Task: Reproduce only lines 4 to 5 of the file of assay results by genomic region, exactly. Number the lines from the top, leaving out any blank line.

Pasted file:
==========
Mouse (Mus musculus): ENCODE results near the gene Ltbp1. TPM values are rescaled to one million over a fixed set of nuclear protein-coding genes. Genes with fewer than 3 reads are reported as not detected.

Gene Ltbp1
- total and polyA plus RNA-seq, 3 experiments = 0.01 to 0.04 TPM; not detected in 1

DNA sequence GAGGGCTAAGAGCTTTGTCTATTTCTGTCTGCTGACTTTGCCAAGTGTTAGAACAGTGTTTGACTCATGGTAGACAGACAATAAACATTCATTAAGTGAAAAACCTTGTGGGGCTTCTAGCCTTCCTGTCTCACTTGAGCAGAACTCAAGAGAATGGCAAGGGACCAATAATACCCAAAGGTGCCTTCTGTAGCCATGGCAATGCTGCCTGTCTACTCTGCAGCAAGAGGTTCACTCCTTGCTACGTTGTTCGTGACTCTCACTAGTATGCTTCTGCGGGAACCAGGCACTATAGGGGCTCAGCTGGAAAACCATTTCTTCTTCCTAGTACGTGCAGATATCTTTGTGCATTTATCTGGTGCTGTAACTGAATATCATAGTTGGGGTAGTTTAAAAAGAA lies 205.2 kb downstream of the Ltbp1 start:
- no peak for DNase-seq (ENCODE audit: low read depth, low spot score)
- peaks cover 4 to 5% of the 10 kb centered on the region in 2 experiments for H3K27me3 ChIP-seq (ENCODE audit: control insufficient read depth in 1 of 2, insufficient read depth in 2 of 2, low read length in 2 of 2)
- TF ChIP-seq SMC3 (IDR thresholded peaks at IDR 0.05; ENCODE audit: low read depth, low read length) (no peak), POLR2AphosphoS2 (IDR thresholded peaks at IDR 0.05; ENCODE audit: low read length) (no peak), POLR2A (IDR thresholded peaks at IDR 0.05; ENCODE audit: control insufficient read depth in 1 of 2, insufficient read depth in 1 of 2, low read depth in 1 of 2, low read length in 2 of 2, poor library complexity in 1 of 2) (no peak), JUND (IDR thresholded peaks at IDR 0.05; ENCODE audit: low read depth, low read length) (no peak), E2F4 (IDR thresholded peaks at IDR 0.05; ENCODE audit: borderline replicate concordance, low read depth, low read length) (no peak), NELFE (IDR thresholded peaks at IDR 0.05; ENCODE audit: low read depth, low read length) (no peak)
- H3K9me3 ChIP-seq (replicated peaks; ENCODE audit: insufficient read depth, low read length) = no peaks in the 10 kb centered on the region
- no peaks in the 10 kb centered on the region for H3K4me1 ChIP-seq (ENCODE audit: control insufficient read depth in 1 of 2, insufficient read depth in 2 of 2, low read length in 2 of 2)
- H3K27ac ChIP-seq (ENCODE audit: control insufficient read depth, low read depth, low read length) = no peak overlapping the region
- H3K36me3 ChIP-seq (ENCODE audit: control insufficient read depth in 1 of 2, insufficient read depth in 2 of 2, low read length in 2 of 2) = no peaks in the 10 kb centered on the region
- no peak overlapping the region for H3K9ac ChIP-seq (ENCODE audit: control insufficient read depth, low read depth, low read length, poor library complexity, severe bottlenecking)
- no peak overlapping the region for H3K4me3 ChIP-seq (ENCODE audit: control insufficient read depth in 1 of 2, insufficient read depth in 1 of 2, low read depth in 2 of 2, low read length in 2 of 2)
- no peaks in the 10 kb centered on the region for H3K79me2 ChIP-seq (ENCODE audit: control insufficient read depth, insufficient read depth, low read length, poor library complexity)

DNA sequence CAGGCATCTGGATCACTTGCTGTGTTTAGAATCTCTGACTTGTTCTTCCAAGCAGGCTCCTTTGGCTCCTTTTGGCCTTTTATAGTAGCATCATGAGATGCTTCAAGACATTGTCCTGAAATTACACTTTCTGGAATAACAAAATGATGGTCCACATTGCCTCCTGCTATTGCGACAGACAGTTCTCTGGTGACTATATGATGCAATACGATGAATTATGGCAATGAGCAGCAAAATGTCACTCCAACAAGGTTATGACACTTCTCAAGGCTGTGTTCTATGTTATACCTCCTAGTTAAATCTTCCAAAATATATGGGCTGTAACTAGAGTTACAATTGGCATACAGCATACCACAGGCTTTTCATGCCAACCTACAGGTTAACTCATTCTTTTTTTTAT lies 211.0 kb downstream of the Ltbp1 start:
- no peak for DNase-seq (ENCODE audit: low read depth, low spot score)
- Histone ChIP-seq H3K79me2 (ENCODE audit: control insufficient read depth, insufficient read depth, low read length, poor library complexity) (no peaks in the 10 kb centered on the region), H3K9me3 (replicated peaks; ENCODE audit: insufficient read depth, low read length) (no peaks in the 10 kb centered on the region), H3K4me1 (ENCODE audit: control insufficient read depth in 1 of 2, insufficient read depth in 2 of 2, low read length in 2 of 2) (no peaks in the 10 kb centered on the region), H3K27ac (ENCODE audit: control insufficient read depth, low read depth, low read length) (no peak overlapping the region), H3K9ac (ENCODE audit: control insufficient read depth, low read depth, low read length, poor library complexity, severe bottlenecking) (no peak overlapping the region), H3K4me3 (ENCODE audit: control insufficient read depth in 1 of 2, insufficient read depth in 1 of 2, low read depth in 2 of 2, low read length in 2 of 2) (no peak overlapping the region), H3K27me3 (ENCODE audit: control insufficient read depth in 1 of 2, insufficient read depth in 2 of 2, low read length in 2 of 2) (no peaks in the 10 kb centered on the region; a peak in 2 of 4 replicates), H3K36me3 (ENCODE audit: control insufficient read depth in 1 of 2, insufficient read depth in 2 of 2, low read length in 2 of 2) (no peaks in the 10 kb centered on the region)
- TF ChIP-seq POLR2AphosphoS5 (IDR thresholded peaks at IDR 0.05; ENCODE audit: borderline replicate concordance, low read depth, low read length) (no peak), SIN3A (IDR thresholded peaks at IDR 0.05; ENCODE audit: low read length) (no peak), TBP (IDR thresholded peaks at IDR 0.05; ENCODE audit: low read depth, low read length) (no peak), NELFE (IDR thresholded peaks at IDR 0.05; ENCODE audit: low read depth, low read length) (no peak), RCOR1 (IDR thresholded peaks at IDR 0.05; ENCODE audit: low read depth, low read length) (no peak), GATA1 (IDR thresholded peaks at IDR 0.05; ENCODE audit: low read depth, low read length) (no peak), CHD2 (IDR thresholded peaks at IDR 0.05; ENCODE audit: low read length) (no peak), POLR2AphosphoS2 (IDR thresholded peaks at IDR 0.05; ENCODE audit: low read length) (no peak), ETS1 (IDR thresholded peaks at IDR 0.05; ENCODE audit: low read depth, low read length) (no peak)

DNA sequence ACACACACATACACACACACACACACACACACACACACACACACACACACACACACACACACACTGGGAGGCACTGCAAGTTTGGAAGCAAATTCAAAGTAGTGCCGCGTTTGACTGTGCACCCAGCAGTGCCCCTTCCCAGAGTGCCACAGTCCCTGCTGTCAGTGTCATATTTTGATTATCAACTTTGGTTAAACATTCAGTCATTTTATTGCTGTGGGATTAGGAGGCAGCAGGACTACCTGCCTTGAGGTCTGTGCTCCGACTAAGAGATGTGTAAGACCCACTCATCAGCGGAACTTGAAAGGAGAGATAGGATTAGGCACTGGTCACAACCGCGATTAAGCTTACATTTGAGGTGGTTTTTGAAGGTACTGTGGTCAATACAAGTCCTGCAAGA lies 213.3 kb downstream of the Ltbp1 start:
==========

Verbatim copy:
DNA sequence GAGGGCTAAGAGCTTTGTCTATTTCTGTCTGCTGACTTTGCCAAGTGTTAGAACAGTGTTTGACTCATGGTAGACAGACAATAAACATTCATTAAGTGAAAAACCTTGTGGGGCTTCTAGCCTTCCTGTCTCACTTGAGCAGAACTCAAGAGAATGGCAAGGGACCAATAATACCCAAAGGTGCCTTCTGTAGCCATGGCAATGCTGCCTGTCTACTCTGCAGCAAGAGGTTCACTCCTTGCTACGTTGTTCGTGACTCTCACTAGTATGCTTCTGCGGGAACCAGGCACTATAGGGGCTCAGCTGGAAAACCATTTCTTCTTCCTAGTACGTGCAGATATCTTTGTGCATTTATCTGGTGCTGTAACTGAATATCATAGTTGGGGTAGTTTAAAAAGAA lies 205.2 kb downstream of the Ltbp1 start:
- no peak for DNase-seq (ENCODE audit: low read depth, low spot score)